Like a hothouse for growing composers, the Chicago Composers Orchestra gives orchestral composers a rare opportunity to have their works performed, all while exposing audiences to new works—in short, filling a void in the Chicago music scene.
On Wednesday, the 40-some-odd-person group ventured to the west side to perform 5 world premieres at the Garfield Park Conservatory. [If you recall the Spring hail storm that destroyed much of the conservatory's glass, you might be surprised to know that they are still deeply entrenched in the rebuilding process.]
Alternative venues are the rage these days—the Spektral Quartet playing at the Empty Bottle, the Chicago Symphony playing at a neighborhood church—with varying degrees of [musical] success, but the conservatory proved a lush, acoustically sound venue, almost mimicking an outdoor concert.
That being said, the concert started in the Palm Room, where I though the noise from the overhead fans overpowered the subtle noises from the performers, spatialized in 4 groups. As it turns out, the fans were part and parcel of Kyle Vegter's soundmass composition minus/plus, providing the background radiation from which the acoustic sounds could emerge. After a couple minutes, I could clearly tell that the orchestra was playing, competing with the fans, and at ~7 minutes, the instruments were clearly winning. Booming bass drum hits, tuba, and frenetic string licks gave the impression that the droning fans-cum-insects had given way to a proper rainforest rainstorm.
Then we progressed. The audience and performers alike moseyed down a narrow path through one of the under-construction rooms to the Horticulture room for the rest of the concert.
This was the formal start of the concert, including ovations for the concertmaster et al. The Horticulture room proved much more conducive to careful listening. From this less apparent background noise, the gossamer opening threads of Francisco Casillo Trigueros' Altra emerged and had no trouble dominating. An adept orchestrator, Mr. Trigueros drew upon a wide variety of shifting colors and textures in a slowly-unfolding process, which would give way to angular melodic fragments.
Smack in the middle of the program, the "Hump Piece" if you will, was John Dorhauer's Synechdoche, a multi-part work engaged in the exploration of the age-old philosophical question: "What makes us like a certain piece of music?" This discussion dates back at least to Plato who said that we should not listen to music based on what we like (what an American concept!) but rather based on how it affects our character. Schopenhauer said that music is the most pure expression of Will itself, an analog for the true nature of reality. As our consciousness is subsumed into the music, we forget about the world as representation and transcend suffering.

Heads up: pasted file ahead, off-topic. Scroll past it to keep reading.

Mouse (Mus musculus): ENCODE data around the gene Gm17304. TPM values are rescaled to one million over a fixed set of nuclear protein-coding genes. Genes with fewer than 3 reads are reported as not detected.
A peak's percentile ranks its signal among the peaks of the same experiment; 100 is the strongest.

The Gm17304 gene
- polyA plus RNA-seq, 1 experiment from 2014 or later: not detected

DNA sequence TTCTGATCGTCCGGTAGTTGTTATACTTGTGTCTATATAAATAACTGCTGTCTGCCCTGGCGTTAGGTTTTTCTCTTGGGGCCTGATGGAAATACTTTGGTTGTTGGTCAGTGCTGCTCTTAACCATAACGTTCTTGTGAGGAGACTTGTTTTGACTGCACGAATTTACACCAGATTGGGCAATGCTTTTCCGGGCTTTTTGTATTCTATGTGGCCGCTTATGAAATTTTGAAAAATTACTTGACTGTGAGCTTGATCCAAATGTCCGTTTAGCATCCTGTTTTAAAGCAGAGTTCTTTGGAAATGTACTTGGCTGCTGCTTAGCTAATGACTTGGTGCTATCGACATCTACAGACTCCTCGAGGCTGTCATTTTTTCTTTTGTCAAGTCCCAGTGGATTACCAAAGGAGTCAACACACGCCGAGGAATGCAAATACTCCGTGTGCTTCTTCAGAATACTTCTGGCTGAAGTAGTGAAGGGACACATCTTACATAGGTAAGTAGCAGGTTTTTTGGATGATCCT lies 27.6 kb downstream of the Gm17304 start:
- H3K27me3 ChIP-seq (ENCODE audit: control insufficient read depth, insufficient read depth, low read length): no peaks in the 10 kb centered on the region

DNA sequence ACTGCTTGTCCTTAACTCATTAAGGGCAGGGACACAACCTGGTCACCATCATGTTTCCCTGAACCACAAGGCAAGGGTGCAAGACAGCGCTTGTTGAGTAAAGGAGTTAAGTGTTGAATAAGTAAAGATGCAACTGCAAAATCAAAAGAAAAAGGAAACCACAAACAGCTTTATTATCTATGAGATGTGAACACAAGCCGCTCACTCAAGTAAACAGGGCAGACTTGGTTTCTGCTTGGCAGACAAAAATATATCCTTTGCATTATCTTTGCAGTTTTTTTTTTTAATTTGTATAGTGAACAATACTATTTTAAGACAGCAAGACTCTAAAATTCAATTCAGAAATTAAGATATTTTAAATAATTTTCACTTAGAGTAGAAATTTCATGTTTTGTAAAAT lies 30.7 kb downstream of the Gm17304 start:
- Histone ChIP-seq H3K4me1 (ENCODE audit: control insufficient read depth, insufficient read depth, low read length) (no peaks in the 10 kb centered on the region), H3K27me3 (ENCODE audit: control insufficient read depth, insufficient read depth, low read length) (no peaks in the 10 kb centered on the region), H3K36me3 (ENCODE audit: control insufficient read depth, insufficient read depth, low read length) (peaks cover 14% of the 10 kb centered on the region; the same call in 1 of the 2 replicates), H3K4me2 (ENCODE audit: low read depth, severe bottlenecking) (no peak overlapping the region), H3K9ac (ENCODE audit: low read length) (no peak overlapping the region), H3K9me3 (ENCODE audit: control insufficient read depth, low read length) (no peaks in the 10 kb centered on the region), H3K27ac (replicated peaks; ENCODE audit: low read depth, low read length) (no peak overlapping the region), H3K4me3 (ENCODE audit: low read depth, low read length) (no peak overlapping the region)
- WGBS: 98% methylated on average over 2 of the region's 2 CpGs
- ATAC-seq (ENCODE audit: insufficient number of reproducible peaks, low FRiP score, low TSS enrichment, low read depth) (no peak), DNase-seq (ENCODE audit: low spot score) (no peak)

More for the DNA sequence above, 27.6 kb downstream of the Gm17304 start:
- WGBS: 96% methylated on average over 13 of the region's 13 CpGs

Mr. Dorhauer went down the path extending forth from Schopenhauer as it approaches and continues through post-modernism: there is no Will, only representation. As such, his piece included hazy recollections of tunes, direct quotations, and unanswered questions. The 10 distinct sections abut like bricks in a brick wall, held together by the mortar of forward progression: less stasis, more movement. As a recovering post-modernist, I would have rather more answers and more cohesiveness—or possibly better questions.
Another 10-part work followed: local Jazz fluist/composer Nicole Mitchell's Flight for Freedom. Not knowing great details about Harriet Tubman's life story, I was unable to assess how well Flight acted as a soundtrack to her life. Simply as music, it worked fairly well.
Ms. Mitchell performed alongside the orchestra like in a concerto, even including a brief but virtuosic cadenza. And, like in a concerto, there were moments of competition between the orchestra and soloist, but generally the two forces complemented each other nicely through skillful orchestration and through the direction of Matthew Kasper. The piece also pitted jazz against classical, rhythmic drive against the freedom of improvisation, and managed to achieve a believable amount of balance.
Concluding the program was Glaze by Lou Mallozzi, Experimental Sound Studio's fearless leader. The orchestra musicians put down their instruments, some picking up singing wine glasses, others treading on broken glass, all of which representing the hail damage that the conservatory received in the spring. The piece started with wine glasses, a gentle warbling of conflicting sine waves, which were relegated to the background of the crunching sound of the barefoot performers walking on broken glass. They were probably wearing shoes, but not being able to see their feet, I preferred imagining them suffer for art.
A diverse program in a non-traditional space, the evening attracted a diverse crowd, who responded enthusiastically to the committed performance of the orchestra. A success. May the Chicago Composers Orchestra continue their bold mission to "create a sense of excitement around contemporary orchestral music".
Filed under: CCO